Identifying Brain Injuries in Children

 

Young children frequently experience falls, bumps, and bruises as they develop their motor skills. School-age children and teenagers may also experience injuries due to things like sports accidents or even car crashes. Sometimes children are lucky and avoid any kind of lasting injury, but in other cases, they may experience a traumatic brain injury (TBI).

 

Sadly, TBIs are the leading cause of death and disability for children and adolescents in the US. TBIs also send an estimated 62,000 children to the hospital every year. These injuries occur on a wide spectrum, ranging from relatively mild concussions to injuries that cause irreparable or fatal brain damage. As a parent, it is important to identify any kind of brain injury as soon as possible as they may impact the child’s cognitive development and affect him or her into adulthood.

 

The Challenges of Identifying Childhood TBIs

 

The Challenges of Identifying Childhood TBIs

 

It can be particularly challenging to identify TBIs in young children because these children may not be able to articulate exactly what happened to them or to explain the symptoms they are feeling (for example, it is not likely that a 5-year-old child could accurately explain the feeling of nausea). To make matters even more difficult, symptoms of brain injuries may not be immediately apparent. In some cases, the signs of cognitive impairments are not identified until years later, when the child begins facing and struggling with greater problem solving and learning expectations in school and everyday life.

 

Let’s look at a hypothetical case to illustrate this issue: a 4-year-old girl falls and hits her head on the edge of a coffee table while playing with her older brother one day. Her parents run to the room and become worried when the little girl cannot be consoled, so they take her to the hospital. The doctor who examines her says that she has a concussion and tells the parents to take her home to rest but to come back if symptoms persist.

 

The next day, the young girl does not have any observable symptoms and does not complain of any pain. Her parents do not think about the concussion any more until several years later, when the girl’s second grade teacher reports that the girl has trouble sitting still and concentrating in class. This could be an effect of her previous brain injury, as mild TBIs between the ages of 0-5 have been linked to a higher likelihood of exhibiting ADHD symptoms. Unfortunately, these effects did not become clear until the girl was slightly older and facing greater cognitive demands.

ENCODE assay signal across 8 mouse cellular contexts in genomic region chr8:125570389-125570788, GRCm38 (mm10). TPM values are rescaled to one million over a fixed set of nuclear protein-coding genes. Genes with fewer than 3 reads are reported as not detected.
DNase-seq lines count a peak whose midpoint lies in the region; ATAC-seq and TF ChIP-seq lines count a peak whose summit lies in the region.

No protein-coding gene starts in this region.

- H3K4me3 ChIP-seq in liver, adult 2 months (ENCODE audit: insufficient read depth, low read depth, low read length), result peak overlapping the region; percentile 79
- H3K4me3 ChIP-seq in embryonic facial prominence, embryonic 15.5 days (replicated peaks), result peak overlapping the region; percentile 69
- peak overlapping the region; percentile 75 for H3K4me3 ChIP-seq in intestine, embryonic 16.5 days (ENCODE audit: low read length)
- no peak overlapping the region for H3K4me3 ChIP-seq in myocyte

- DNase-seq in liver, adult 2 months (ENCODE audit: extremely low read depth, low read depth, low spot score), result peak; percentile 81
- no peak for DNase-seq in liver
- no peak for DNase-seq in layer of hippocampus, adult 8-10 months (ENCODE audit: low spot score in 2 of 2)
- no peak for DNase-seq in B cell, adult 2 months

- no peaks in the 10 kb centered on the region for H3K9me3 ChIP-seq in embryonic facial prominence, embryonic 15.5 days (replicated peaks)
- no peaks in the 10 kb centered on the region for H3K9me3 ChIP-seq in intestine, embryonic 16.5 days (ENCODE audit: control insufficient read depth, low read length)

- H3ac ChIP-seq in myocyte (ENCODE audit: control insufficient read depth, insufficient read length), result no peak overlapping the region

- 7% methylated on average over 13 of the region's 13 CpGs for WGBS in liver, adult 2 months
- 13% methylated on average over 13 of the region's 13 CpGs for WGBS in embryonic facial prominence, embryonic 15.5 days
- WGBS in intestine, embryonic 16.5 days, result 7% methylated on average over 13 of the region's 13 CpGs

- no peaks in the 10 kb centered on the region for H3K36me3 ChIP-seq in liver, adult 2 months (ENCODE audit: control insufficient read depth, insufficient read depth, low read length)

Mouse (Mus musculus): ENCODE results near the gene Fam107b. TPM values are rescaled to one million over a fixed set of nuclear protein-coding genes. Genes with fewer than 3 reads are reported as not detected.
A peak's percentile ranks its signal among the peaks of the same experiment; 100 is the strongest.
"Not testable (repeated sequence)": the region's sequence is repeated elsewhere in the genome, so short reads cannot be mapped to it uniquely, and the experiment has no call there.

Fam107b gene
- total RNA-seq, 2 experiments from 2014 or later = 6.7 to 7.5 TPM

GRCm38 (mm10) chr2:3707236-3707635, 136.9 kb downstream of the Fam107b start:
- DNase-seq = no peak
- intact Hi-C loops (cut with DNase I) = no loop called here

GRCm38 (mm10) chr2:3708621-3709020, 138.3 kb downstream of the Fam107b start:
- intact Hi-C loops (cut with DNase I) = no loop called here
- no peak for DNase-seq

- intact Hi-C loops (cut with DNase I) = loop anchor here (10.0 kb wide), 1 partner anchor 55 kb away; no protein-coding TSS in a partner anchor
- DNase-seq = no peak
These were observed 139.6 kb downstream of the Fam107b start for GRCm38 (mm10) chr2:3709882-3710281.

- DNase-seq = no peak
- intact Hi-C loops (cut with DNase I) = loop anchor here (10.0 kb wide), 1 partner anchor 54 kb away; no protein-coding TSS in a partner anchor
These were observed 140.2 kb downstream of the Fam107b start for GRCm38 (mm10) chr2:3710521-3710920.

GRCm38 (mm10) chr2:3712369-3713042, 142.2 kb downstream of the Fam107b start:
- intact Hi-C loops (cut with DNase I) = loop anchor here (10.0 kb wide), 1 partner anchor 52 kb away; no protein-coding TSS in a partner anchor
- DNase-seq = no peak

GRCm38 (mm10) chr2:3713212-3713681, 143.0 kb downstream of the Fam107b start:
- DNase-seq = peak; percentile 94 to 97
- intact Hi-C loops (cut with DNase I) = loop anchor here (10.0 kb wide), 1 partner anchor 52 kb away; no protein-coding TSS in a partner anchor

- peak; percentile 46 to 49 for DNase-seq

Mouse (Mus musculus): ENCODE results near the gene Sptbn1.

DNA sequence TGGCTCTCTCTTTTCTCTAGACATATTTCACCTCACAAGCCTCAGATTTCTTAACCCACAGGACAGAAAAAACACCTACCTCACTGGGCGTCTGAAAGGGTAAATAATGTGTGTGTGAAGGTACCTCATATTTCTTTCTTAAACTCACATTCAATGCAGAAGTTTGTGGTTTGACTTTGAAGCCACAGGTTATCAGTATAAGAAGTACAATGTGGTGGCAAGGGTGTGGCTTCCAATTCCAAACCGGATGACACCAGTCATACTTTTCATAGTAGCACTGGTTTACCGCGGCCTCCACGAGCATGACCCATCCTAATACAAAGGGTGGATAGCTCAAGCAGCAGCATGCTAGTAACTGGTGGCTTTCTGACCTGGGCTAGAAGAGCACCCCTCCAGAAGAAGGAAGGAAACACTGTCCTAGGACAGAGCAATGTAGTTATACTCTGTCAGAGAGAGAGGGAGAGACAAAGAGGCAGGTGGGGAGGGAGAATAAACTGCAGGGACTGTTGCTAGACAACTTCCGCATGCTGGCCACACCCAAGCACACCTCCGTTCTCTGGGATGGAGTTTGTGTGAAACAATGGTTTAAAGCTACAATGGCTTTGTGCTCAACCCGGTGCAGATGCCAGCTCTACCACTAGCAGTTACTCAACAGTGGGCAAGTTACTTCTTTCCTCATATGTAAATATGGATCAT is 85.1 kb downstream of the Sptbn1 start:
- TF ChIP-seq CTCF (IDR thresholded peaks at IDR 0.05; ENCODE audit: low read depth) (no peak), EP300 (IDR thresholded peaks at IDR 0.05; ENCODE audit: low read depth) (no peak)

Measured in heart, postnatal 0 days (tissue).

Some other effects of a TBI that may not appear until later childhood can include:

 

  • Speech, vision, or hearing impairments
  • Persistent headaches
  • Problems with motor coordination
  • Short term memory deficits
  • Impaired planning, writing, reading, and judgment skills
  • Impaired communication skills
  • Mood swings
  • Depression
  • Difficulty regulating emotions

 

Potential Signs of Concussion or Other TBIs

 

Potential Signs of Concussion or Other TBIs in Children

 

If your child falls or experiences any kind of blow to the head, try to stay as calm as possible and look for any immediate signs of a brain injury. Some of the more obvious signs might include:
 

  • Loss of consciousness (for any period of time)
  • Vomiting
  • Seizure
  • Unusual behavior (i.e. aggression or mood swings)
  • Confusion
  • Scalp swelling (for children under the age of 2)

 

Some symptoms that school-age children may be able to articulate include:

 

  • Dizziness
  • Blurred vision
  • Nausea (i.e. feeling sick)
  • Loss of memory
  • Feeling unusually sleepy

 

If you are unsure whether your child has experienced a concussion or other brain injury, you should take the precaution of getting medical attention. A doctor who has experience with TBIs will be better equipped to identify concussions and other brain injuries in children. He or she may also decide to perform certain tests, such as a basic neurological exam, a CT scan, or an MRI scan to identify damage that is not apparent. The sooner you receive a diagnosis for your child the better, as rest is often essential to recovery.

 

Fortunately, concussions and other mild TBIs do not always result in lasting damage. In fact, most people who experience mild TBIs recover within a few weeks or a few months. However, it is important to monitor children who have experienced this kind of injury, as it is possible for them to experience long-term problems that don’t become obvious until they are older.

 

If your child suffers a TBI due to a caretaker’s lack of negligence, a defective product, or any other form of negligence, talk to an accident lawyer who has handled child injury cases before. Although seeking legal help might not be your first inclination, filing a personal injury claim may be the best way to recover the compensation necessary to support a child who is facing a disability or cognitive developmental issue due to a TBI.

 

About the Author:
 

Andrew Winston is a partner at the personal injury law firm of Lawlor Winston White & Murphy. He has been recognized for excellence in the representation of injured clients by admission to the Million Dollar Advocates Forum, is AV Rated by the Martindale-Hubbell Law Directory, and was recently voted by his peers as a Florida “SuperLawyer”—an honor reserved for the top 5% of lawyers in the state—and to Florida Trend’s “Legal Elite.”

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